A Six-Vintage Farewell to Anthony Barton
What to say of Anthony Barton, the late patriarch of Châteaux Langoa Barton and Léoville Barton, that hasn’t already been said, especially since his death last month at the age of 91? Not much is the answer. However, being lost for words, in this case, is not a problem; indeed, seeking to appreciate his memory in a different fashion threw up the most obvious solution: use the wines themselves. Thus, I raided my cellar for every vintage of Léoville Barton that I could find and came up with this sextet.
If a wine can be made in a man’s image Léoville Barton was made in Anthony Barton’s, simultaneously reserved and charming, with an effortless grace that others struggle to match. Though poignant, it was also a delightful farewell.
Raymond Blake has been writing about wine for 25 years and has been published across the globe. He is a regular contributor to 67 Pall Mall TV. His latest book, Wine Talk, is published by Skyhorse, New York, later this month.
Château Léoville Barton, 2ème Grand Cru Classé 1855 Saint-Julien
Served as one flight that formed the centrepiece of a wine-themed dinner, and accompanied by roast rack of lamb from the Comeragh Mountains in County Waterford, Ireland. The lamb was served sans herb crust to let the flavour of the meat shine through. I always insist that, if the meat is of good enough quality, then it doesn’t need a herbaceous ‘backing chorus’. That only muddles the flavour and introduces a discord into the wine match. The wines were served oldest to youngest, which is my regular practice. The oldest might be more prized but it will also be more delicate and hence deserves to be tasted first.
A storied Bordeaux vintage, one for the ages, and the final year in a celebrated trio, only recently challenged by 2018, 2019 and 2020. Now into its fourth decade and showing signs of gentle maturity, though not decline. Truly delicious: satisfying and harmonious with all the components seamlessly folded into one another, the whole definitely greater than the sum of parts. Lovely freshness too; hard to fault.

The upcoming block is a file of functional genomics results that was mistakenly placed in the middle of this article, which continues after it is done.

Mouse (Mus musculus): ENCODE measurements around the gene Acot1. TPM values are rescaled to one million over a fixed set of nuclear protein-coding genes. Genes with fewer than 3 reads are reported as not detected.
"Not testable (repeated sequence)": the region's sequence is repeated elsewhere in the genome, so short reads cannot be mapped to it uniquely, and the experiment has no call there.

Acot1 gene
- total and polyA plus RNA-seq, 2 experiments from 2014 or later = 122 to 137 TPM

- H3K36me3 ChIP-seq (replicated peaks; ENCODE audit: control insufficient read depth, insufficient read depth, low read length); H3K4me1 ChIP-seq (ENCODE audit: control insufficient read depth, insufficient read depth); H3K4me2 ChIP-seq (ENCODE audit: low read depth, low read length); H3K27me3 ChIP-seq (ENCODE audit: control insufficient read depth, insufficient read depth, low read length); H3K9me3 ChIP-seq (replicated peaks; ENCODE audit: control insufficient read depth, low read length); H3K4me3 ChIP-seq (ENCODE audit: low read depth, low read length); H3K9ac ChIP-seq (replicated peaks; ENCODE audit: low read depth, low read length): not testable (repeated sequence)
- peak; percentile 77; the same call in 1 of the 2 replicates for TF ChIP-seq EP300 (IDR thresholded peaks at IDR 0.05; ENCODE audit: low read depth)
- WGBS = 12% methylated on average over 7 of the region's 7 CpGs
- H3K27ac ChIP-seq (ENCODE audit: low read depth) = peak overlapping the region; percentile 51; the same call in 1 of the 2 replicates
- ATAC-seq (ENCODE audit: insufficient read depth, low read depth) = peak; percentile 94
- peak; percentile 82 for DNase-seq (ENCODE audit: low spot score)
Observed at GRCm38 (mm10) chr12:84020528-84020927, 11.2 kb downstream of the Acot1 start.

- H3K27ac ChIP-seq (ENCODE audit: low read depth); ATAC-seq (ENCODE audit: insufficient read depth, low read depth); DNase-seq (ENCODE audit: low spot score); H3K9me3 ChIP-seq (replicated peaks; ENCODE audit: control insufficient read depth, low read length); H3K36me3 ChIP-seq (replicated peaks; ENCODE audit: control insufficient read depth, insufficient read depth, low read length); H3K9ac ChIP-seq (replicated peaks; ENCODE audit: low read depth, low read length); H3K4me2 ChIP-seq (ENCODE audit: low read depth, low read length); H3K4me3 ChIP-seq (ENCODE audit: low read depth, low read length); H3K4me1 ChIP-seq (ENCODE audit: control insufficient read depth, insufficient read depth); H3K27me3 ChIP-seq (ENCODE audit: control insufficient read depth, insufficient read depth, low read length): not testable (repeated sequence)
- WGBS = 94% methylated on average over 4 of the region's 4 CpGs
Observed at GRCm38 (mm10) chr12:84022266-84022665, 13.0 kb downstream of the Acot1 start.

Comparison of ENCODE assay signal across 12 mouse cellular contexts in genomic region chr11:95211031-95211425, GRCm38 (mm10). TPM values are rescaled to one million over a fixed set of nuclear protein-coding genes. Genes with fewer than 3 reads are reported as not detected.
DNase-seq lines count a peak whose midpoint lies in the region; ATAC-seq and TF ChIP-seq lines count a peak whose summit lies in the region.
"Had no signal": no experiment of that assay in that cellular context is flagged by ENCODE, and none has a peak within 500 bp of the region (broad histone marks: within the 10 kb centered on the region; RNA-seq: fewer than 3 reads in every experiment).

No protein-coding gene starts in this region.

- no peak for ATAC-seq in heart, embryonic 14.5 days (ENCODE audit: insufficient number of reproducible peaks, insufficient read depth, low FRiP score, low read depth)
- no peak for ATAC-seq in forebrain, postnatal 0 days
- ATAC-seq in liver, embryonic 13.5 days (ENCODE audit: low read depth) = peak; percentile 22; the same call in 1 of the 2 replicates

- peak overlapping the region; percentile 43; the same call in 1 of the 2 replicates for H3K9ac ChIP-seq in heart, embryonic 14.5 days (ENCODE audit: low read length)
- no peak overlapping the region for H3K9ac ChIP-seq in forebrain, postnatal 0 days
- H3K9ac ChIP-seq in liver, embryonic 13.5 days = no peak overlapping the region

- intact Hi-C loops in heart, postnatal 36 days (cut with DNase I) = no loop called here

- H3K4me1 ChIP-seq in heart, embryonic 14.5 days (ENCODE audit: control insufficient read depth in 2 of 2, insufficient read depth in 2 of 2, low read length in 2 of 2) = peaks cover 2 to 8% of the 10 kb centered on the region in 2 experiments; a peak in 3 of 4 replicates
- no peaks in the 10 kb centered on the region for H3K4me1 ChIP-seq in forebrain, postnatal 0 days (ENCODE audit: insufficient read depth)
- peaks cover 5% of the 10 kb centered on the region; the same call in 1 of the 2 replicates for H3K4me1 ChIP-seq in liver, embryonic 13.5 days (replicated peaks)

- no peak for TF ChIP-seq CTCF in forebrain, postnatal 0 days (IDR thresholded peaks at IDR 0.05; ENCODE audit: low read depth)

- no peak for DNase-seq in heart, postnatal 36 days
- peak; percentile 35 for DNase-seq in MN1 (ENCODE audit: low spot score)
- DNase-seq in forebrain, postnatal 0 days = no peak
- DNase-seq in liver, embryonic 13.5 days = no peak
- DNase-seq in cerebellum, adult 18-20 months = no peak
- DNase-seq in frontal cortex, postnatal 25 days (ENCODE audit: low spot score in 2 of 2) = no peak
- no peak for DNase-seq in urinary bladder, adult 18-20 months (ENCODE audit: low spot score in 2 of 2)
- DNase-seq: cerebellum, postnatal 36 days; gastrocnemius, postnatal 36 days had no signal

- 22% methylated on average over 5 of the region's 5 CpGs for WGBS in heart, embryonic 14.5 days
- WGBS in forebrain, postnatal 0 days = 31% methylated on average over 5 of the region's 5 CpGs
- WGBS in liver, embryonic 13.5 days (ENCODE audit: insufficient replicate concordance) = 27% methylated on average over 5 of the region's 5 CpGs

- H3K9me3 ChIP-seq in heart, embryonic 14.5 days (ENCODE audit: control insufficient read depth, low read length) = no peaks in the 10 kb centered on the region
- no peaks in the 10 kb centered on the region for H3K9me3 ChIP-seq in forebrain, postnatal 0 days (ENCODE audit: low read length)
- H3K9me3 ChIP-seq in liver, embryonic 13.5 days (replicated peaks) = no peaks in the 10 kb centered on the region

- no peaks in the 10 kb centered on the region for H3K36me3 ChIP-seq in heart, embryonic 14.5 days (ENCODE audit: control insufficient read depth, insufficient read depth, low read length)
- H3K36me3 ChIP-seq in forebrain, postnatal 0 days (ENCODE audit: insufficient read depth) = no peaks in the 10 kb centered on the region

On paper, the weakest of this half-dozen yet still remarkably pleasant drinking. Only by comparison with the others did it seem a little lighter on the palate with a trifle less ‘echo’ on the finish. A slightly more ‘pointed’ flavour. It was up against stiff competition and it acquitted itself well.
With the triple-zero 2000 vintage casting long shadows both forward and back this ‘shoulder vintage’ never stood a chance of being assessed on its merits, without constant reference to ‘big brother’. Yet this wine was the revelation of the flight and probably – by a whisker – the most satisfying on the night. It was perfectly mature, with a hint more vigour and fullness than the 1990, and it counterpoised the lamb beautifully. A wine of grace and beauty, classic Saint-Julien.
The millennium vintage in Bordeaux was ordained as great before a grape was even picked and luckily the reality matched the hype. Still youthful and a little closed, with tannins to the fore but not obtrusive; plenty of fruit waiting in the wings. Yet to display the ‘sweetness’ of fully mature great claret. A bright future beckons, though it needs another decade before it will sing.
On more than one occasion, when I engaged Anthony Barton in conversation about the respective quality of various vintages, he insisted that his 2001 Léoville Barton was only a whisker behind the 2000. And this was not done in a force-my-opinion-on-you fashion but simply because he believed it himself and wanted to share that belief almost as an insider’s racing tip. He was right. Firm, with a lean touch and not quite the amplitude of the 2000; more than the preceding four wines this one needed the food to bring the flavour into focus, and to soften the slightly strident tones that warrant a few more years in the cellar.
From the concluding chapter of my latest book Wine Talk:
‘Within the wine world the easy categories of old are no longer clearly defined. White wine is now orange, red is black, rosé is everywhere. The classics are being pushed to the margins. Or are they? I was leaning, reluctantly, towards this opinion when a bottle of Château Léoville Barton 2005 brought me up short. It was like a pure, clear voice in a sea of babble: balanced, harmonious and elegant. Class will always out.’
This bottle was more backward than the one that inspired that paragraph. The components – fruit, acid, tannin – were still individually discernible and compared with say, the 1999 there was an almost spicy touch on the finish. But, as with the 2000, a bright future beckons.